Author Topic: I have finally found that missing taste the one we are all looking for.  (Read 20242 times)

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Offline h4ppy-chris

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If you have read my posts you know i am a messer and just have to get there get it right!
Well my curry's have been good but just not on the money till today  :D
So made a different base like CT's and made a madras, nope still not there.
So made a different mix powder dips one, nope still not there.
Ok cook it like dip does in the vids, chuck it all in the pan and cook nope.
Now i have 2 madras curry's both taste different but they are just not on the money.
I did a blind taste test on the wife dips all in the pan come out on top.
So i am sat here thinking what the heck is it that's missing. I turned to the wife and say's the only thing the TA does different
than me is have a hotter stove than me.
Would having more heat change the flavor? how can it? only one way to find out.
So out to the shed to make a very make shift hot jet burner. Time to test thing out, all in the pan for a dips madras.
3 minutes later it's ready and when it was cooking i smelt the smell i had smelt at the TA.
Jackpot The taste it's there oh my god i have done it.
Ok lets try a bhuna dips way, omg that smell when it's cooking and the TA taste is there.
All this time and it's all about PUT A LOT OF HEAT UNDER IT.

This is the bhuna cooking.



finished curry  :)

« Last Edit: May 24, 2014, 08:22 PM by George »

Offline curryhell

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Jackpot The taste it's there oh my (moderated) god i have done it.
All this time and it's all about PUT A LOT OF HEAT UNDER IT.


 8) 8) 8) Congratulations on your eureka moment there Chris.  Does that mean you'll be cooking your curries in the shed from now on??? :D  And what is that improvised burner??
There has been much discussion about the heat needed to provide the BIR taste and  smell.  There are many threads that discuss it.  ELWs threads immediately spring to mind.
But then i read about  curries which have the BIR taste and smell but which are cooked slowly and not on a heat equivalent to that expelled by rocket, emin-j is the originator i think, .  Both Haldi and Jerry M have industrial stoves and whilst they agree heat is a contributing factor, for them it still does not totally provide the answer.  Basically, i think we're all looking for the same thing, a BIR curry but our yardsticks are all a bit different when it comes to actually measuring it against what we're aiming to replicate from our local BIR and TA as well as our expectations.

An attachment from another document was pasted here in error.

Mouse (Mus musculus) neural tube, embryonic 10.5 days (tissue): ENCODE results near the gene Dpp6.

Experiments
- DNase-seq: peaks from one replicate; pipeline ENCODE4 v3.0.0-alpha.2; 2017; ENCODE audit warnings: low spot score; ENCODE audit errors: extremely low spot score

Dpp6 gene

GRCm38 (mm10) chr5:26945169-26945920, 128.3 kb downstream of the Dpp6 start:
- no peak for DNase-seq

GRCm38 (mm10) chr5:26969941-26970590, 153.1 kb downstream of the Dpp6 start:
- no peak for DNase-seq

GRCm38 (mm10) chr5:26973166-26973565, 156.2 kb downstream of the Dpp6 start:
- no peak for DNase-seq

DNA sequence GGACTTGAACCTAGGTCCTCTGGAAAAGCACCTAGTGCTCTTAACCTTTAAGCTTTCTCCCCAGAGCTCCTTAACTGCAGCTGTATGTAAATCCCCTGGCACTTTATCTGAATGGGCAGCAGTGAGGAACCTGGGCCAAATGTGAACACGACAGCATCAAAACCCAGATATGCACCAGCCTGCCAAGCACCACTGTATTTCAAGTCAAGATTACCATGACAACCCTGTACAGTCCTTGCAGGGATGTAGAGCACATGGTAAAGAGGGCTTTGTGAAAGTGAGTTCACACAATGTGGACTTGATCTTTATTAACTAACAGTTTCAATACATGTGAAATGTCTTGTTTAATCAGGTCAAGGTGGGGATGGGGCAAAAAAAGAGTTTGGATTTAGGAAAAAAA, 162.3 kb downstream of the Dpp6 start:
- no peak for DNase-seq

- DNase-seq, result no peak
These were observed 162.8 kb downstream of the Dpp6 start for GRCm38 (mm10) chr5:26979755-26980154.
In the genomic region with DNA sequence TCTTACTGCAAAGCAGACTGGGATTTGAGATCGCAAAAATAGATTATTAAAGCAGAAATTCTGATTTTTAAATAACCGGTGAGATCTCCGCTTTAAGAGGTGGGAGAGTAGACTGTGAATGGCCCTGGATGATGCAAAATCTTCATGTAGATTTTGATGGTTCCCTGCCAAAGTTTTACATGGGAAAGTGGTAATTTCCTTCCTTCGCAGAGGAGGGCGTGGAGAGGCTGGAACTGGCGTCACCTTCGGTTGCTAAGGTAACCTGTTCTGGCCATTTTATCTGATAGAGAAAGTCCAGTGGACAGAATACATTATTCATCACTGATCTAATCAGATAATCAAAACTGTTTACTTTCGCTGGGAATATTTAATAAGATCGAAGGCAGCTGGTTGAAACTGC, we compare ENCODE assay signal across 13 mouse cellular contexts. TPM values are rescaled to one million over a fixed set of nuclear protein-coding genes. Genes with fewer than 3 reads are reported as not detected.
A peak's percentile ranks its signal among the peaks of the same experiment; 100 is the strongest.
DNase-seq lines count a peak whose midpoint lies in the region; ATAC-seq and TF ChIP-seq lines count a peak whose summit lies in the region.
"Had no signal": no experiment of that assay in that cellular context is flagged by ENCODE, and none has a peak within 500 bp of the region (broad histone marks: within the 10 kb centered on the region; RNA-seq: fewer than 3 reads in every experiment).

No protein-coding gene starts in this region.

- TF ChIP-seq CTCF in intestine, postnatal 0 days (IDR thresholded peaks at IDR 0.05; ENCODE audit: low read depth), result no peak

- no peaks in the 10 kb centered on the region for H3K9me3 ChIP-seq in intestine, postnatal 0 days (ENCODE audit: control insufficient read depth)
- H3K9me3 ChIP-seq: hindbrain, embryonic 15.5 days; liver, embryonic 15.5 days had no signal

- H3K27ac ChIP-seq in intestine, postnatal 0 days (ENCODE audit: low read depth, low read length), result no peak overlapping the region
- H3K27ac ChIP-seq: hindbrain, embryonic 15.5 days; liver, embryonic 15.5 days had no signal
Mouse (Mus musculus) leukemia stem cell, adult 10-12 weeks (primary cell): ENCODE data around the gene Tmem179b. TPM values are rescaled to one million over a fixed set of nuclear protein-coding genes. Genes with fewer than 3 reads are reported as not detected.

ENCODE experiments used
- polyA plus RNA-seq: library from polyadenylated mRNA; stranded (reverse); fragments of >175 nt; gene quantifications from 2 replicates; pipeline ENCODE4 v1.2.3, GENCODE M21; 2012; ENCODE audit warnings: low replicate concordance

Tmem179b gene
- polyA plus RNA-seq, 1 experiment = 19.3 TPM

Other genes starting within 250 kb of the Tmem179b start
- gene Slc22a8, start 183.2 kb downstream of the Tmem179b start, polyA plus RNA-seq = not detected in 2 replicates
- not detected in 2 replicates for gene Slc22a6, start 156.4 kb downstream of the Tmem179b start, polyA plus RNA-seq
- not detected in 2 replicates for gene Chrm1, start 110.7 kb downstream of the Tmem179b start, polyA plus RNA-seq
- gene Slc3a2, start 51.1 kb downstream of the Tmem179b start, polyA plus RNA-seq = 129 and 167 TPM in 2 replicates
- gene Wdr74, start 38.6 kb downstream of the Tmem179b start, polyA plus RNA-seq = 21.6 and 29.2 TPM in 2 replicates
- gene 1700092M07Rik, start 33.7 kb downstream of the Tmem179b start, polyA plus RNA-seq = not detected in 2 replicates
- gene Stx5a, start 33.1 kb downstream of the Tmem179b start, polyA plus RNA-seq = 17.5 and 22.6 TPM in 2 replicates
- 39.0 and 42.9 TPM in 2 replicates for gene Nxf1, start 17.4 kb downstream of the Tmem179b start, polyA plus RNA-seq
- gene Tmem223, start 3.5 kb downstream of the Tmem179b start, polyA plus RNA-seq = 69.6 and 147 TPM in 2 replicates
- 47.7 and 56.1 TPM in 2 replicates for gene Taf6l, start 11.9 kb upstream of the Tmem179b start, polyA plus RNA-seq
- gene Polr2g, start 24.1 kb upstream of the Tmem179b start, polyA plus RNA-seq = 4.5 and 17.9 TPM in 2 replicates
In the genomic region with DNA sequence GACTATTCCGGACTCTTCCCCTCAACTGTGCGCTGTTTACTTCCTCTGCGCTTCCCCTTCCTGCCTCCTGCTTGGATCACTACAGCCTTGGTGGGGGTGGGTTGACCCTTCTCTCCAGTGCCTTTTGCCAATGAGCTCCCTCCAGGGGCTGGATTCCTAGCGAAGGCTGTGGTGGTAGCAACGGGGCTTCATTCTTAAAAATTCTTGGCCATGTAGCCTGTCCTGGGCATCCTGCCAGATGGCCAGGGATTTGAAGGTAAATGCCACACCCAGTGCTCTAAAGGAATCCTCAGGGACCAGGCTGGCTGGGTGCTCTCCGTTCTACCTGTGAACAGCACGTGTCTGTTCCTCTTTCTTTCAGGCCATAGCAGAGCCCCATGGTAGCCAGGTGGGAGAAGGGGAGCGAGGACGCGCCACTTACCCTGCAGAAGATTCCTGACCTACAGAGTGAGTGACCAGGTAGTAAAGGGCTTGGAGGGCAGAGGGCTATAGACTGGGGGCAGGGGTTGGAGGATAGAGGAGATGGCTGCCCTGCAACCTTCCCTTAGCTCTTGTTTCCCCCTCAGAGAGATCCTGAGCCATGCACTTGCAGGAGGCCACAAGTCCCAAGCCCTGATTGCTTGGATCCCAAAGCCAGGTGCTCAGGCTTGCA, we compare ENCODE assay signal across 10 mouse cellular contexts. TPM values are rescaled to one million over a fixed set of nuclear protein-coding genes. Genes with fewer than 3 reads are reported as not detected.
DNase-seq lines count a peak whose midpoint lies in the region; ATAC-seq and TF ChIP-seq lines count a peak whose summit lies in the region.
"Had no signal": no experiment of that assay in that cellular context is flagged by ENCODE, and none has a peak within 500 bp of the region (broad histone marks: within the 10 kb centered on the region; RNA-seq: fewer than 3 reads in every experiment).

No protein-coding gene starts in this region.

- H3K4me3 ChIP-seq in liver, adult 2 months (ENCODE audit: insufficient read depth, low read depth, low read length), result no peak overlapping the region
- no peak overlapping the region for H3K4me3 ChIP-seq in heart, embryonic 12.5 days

Having said that, it's great you have achieved your personal goal.  But do keep us posted on any further developments and keep then videos coming. 

EDIT - Next weekend the electric is going on full blast, which i have never done before when cooking BIR and i will give it a go and see what the results are like.  Tonight i have something else i want to try ;)
« Last Edit: November 18, 2012, 06:57 PM by George »


Offline pauly58

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How did you make your burner ? Here in Ireland we have to use bottled gas & there's very little heat from it.

Offline Stephen Lindsay

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CH I have resisted the nuclear blast so far, not least due to having an electric hob and the difficulties associated with containing curry splatter on full heat. I have toyed with the idea of getting a separate burner which runs on a gas bottle but haven't got round to it. I'd like to hear how you approach this using an electric heat source.


Offline natterjak

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I always cook on full heat on my electric hob and I use the halogen ring, which is 2.5kW from memory. I give the pan and hob ring two mins on full heat to preheat before adding G&G paste. I think allowing the base sauce to catch a little is important to the flavour of the curry and for that you need a high hob heat, a plain aluminium pan and also in the later stages of cooking it helps not to stir too often.